For more than five hundred years weary travelers have been coming to the Stranger House—an out-of-the-way inn in the tiny village of Illthwaite in Cumbria, England. Now two very different visitors have arrived here onthe same dank and dreary autumn afternoon, each one driven by curiosity . . . and perilous purpose.
Australian math wizard Samantha "Sam" Flood is here searching for answers to a disturbing family mystery. Miguel Madero, former novice priest-turned-historical scholar, is exploring the links between an ancestor's bizarre disappearance and the people of Illthwaite. But Sam and Mig are not welcome in this town of secrets and silences. And when their personal quests become strangely intertwined, two determined seekers will find themselves drawn ever deeper into a fetid morass of deceit, mystery, and violence as they race to uncover the shocking truth about who they really are.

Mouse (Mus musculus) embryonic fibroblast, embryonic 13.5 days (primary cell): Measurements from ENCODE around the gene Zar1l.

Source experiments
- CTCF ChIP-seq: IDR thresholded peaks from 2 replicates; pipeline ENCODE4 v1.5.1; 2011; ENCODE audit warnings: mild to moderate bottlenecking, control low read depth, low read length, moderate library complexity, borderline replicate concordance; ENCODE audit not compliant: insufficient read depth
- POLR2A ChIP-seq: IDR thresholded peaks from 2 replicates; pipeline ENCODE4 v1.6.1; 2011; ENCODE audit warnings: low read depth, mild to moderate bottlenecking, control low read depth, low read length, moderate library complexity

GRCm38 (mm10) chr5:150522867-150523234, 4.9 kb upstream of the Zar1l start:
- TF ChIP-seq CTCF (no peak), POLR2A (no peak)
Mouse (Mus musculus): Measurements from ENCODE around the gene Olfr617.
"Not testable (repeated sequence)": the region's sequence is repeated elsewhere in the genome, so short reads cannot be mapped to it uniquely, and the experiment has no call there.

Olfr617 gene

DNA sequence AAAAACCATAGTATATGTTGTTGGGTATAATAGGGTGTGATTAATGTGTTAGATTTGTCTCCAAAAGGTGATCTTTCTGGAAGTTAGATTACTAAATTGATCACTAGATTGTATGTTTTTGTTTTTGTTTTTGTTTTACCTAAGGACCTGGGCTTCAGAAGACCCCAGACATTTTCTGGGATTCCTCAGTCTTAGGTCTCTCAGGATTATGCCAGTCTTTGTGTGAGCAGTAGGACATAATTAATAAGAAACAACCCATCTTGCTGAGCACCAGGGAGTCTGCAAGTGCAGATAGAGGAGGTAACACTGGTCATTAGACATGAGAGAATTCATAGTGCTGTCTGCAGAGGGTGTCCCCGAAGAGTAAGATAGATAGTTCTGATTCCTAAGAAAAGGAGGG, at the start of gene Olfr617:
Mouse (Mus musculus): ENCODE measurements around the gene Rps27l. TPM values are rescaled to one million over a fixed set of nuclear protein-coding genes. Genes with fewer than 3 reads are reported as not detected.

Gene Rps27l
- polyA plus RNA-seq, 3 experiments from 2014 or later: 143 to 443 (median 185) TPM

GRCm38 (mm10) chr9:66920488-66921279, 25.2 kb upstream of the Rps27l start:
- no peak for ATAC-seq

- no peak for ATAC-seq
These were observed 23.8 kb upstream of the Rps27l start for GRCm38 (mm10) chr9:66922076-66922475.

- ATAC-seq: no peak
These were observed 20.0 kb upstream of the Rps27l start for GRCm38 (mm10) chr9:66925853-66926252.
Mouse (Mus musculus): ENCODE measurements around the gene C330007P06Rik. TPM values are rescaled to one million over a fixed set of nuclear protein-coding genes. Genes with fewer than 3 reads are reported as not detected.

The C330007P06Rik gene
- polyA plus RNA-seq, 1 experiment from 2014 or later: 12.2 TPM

Fans of the witty Dalziel/Pascoe police procedurals (Good Morning, Midnight, etc.) by Diamond Dagger winner Hill may be nonplussed by this stand-alone, a mix of historical mystery, gothic romance, ghost story and tutorial on religion and Norse mythology. Samantha "Sam" Flood, an Australian mathematics whiz, visits the isolated British village of Illthwaite before attending graduate school at Cambridge, hoping to discover the origins of her grandmother who emigrated from the place as a child. Miguel "Mig" Madero, a former novice priest now a history scholar, seeks the link between an ancestor who disappeared during the Spanish Armada defeat and a Catholic Illthwaite family. The villagers, quirky and devious, seem to know more than they'll reveal. Sam and Mig, initially antagonistic, join forces when their quests intersect. Spanning four centuries and related by several narrators, who slowly clarify the mystery, the book is too long and repetitive and seasoned with wild coincidences. Still, the engrossing historical background, especially Elizabeth I's campaign to eliminate English Catholicism, more than compensates.